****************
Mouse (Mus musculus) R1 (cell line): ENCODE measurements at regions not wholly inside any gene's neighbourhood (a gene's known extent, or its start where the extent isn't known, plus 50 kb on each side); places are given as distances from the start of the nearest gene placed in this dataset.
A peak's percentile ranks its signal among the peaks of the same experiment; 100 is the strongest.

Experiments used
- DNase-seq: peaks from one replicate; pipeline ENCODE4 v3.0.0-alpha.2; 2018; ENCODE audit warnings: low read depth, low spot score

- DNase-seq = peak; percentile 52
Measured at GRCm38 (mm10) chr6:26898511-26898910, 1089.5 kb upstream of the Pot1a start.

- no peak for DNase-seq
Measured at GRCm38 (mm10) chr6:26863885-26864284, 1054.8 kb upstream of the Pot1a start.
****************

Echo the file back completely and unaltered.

Mouse (Mus musculus) R1 (cell line): ENCODE measurements at regions not wholly inside any gene's neighbourhood (a gene's known extent, or its start where the extent isn't known, plus 50 kb on each side); places are given as distances from the start of the nearest gene placed in this dataset.
A peak's percentile ranks its signal among the peaks of the same experiment; 100 is the strongest.

Experiments used
- DNase-seq: peaks from one replicate; pipeline ENCODE4 v3.0.0-alpha.2; 2018; ENCODE audit warnings: low read depth, low spot score

- DNase-seq = peak; percentile 52
Measured at GRCm38 (mm10) chr6:26898511-26898910, 1089.5 kb upstream of the Pot1a start.

- no peak for DNase-seq
Measured at GRCm38 (mm10) chr6:26863885-26864284, 1054.8 kb upstream of the Pot1a start.